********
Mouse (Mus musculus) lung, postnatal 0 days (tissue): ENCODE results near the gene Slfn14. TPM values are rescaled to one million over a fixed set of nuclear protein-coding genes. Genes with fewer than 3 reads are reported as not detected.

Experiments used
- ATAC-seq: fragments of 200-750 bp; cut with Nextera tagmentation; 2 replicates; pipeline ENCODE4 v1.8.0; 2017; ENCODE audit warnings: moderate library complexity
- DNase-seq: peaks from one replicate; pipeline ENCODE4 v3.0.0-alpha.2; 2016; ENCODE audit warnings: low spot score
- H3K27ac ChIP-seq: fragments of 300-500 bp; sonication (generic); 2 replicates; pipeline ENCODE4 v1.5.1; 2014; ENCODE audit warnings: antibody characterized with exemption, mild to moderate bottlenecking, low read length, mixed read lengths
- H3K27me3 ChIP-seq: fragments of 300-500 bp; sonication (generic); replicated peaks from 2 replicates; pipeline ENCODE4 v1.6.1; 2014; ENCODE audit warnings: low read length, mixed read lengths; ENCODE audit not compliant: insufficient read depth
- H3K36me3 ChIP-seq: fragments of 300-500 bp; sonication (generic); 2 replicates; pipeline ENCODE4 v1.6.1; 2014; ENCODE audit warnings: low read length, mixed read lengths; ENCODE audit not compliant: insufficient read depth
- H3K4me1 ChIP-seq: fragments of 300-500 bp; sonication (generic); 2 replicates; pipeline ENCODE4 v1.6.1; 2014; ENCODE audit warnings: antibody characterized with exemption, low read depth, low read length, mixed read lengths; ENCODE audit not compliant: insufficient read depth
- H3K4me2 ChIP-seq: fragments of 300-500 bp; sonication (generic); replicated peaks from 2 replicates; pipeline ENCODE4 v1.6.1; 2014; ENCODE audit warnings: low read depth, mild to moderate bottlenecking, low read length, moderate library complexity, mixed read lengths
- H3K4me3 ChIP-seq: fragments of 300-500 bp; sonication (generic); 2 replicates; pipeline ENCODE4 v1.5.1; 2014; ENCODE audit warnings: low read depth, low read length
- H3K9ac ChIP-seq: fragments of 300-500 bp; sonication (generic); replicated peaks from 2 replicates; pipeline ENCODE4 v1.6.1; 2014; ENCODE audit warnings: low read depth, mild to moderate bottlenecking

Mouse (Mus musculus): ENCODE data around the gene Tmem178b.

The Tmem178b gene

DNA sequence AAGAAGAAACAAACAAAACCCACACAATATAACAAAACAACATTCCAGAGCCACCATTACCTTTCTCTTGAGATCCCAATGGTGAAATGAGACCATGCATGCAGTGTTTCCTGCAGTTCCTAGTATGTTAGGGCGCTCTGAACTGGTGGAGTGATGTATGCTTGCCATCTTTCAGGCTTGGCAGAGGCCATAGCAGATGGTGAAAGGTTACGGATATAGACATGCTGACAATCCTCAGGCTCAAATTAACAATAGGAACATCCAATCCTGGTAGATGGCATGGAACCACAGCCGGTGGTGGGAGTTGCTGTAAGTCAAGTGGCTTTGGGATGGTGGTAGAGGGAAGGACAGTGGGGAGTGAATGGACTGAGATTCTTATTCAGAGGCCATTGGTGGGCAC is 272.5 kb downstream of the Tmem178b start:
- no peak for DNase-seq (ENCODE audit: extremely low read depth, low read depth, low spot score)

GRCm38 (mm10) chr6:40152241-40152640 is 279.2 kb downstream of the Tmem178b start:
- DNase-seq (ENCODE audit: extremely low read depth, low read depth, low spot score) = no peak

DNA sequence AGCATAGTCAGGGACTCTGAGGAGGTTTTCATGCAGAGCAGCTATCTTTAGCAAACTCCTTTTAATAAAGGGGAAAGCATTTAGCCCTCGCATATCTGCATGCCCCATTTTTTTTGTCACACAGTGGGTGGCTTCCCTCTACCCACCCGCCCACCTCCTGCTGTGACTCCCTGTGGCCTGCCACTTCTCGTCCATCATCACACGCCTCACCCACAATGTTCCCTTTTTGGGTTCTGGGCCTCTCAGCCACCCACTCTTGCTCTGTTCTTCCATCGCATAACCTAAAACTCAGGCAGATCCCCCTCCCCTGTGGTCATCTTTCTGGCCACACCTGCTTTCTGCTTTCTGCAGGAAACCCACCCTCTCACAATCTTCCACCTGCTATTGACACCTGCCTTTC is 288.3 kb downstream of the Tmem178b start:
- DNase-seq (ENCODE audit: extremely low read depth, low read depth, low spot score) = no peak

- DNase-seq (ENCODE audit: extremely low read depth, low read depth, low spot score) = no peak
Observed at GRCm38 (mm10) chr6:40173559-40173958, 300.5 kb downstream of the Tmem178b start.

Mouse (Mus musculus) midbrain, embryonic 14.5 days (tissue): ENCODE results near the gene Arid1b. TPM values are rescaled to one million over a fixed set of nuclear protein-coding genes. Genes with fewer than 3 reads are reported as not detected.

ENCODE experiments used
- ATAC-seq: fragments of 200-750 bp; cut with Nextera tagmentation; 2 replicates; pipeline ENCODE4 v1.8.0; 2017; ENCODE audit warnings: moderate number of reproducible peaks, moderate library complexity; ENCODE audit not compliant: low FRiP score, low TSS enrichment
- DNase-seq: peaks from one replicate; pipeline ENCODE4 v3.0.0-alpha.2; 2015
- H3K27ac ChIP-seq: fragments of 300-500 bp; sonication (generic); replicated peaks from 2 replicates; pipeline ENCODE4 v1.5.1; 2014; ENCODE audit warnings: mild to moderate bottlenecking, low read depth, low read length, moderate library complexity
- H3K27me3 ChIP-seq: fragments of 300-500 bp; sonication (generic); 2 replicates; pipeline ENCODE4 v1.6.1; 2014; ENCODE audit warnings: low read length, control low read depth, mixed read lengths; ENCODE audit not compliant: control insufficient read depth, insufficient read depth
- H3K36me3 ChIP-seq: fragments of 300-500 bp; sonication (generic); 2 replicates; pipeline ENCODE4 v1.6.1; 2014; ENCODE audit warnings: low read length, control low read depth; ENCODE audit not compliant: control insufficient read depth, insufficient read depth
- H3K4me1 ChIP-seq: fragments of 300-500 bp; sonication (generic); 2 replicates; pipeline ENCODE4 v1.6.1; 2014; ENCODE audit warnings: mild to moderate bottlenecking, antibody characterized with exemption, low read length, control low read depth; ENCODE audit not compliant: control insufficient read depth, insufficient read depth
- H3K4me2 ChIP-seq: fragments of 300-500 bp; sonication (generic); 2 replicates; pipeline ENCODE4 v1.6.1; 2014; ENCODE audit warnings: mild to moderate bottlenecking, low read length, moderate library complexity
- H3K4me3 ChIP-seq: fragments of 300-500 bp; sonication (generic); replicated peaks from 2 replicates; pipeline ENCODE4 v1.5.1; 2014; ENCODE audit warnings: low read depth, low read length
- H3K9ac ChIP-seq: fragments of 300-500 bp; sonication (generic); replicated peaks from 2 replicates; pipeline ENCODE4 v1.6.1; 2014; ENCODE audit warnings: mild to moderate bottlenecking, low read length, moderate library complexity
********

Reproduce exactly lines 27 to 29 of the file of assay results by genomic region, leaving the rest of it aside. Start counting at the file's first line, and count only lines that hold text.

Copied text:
- H3K27me3 ChIP-seq: fragments of 300-500 bp; sonication (generic); 2 replicates; pipeline ENCODE4 v1.6.1; 2014; ENCODE audit warnings: low read length, control low read depth, mixed read lengths; ENCODE audit not compliant: control insufficient read depth, insufficient read depth
- H3K36me3 ChIP-seq: fragments of 300-500 bp; sonication (generic); 2 replicates; pipeline ENCODE4 v1.6.1; 2014; ENCODE audit warnings: low read length, control low read depth; ENCODE audit not compliant: control insufficient read depth, insufficient read depth
- H3K4me1 ChIP-seq: fragments of 300-500 bp; sonication (generic); 2 replicates; pipeline ENCODE4 v1.6.1; 2014; ENCODE audit warnings: mild to moderate bottlenecking, antibody characterized with exemption, low read length, control low read depth; ENCODE audit not compliant: control insufficient read depth, insufficient read depth